- The Greek Eta (long “a”) is replaced with the vowel “E” which is a very close match.
- The Sigma sounds like an “S” and is used in both cases
- The Omicron and the Upsilon (both similar in sound) are replaced by a “u”.
Now we have the Latin word “Iesus” which is pronounced “ea-soos” or if you slur the “ea” together, you get “yay-soos”. Since in Latin the “J”, “Y”, and “I” all made the same sounds, the name could be written with either a “J”, “Y”, or “I” as its first letter and still be correct.
There was no transliteration between the Latin and the English since both languages use the same letters. A person who could read English could read a name in Latin as well (remember, the names had no meaning, they were just sounds). It was not until the Norman conquest of England in the 11th century CE that the “jay” sound began to be associated with the letter “J” and thus became a separate letter from the Latin “Y” and “I”. The Normans spoke French and made a number of changes to the English language, including adding their aristocratic “jay” sound to the language.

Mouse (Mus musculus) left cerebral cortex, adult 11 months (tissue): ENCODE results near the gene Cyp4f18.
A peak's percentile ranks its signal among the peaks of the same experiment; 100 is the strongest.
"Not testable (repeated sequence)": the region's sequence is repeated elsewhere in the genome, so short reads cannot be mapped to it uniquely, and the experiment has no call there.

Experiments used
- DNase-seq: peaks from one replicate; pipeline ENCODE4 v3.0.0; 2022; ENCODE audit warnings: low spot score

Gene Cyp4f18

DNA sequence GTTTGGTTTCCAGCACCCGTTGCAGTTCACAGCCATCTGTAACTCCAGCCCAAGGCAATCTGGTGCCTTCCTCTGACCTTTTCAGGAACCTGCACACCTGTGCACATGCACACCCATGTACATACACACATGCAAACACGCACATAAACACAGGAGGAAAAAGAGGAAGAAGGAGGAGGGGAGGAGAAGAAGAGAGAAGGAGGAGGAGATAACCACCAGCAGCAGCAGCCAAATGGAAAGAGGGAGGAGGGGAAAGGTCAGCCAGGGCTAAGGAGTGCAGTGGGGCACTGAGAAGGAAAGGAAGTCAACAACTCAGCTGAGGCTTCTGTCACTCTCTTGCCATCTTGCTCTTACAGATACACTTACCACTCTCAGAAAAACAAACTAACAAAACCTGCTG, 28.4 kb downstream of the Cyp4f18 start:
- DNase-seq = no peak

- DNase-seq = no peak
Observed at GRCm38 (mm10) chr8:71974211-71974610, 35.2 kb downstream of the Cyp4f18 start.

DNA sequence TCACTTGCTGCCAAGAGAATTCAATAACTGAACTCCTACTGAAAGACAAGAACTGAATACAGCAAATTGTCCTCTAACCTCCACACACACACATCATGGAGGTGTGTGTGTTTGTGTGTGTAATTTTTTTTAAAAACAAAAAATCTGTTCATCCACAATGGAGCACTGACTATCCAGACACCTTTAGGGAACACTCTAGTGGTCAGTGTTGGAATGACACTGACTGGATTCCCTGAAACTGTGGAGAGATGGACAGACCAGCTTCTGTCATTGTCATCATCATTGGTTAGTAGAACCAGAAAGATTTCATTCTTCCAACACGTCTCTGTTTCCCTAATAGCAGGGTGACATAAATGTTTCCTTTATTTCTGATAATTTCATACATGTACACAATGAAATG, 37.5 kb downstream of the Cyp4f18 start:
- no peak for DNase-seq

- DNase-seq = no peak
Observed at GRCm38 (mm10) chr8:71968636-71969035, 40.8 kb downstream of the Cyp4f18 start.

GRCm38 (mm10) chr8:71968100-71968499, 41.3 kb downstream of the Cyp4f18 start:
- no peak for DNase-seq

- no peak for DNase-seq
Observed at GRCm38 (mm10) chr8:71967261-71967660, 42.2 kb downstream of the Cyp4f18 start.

So, by the time of the printing press, the English language had changed and the Hebrew name “Yeshua” had become “jay-soos” in English. As the English language continued to change, so did the pronunciation of the name till we eventually got “gee-zuss”.
Zeus in Jesus?
What about the name Zeus and the last syllable in Jesus? Was there an intent to make them similar in order to honor the supreme god of the Greek culture? Not likely. There is a vast difference between the spelling of Jesus and Zeus in Greek –
- Zeus = Ζεύς
- Jesus (Iesous) =Ιησους
If it had been the intent of the translators to slip in the name Zeus, they did a very poor job of it. We simply cannot make that assumption based on the sound of the last syllable; we have to consider the spelling of the name.
Thus, based on the evidence of the language requirements and the pattern of Greek transliterations throughout the Septuagint, it is apparent that the name Jesus is not the name of a pagan Greek god. It is simply a transliteration problem, not an evil motive on the part of the translators or the church.
Though today we are able to transliterate directly from the Hebrew, we still struggle with the correct pronunciation of the Messiah’s name as well as that of His Father. Maybe technology is not helping us with our quest for knowledge as much as we thought. In our studies, may we all be merciful to each other as we grow in the Hebraic walk and as we reach out to those YHVH is drawing out of the churches and into the joy of walking in the ways of Messiah Yeshua – the Living Torah!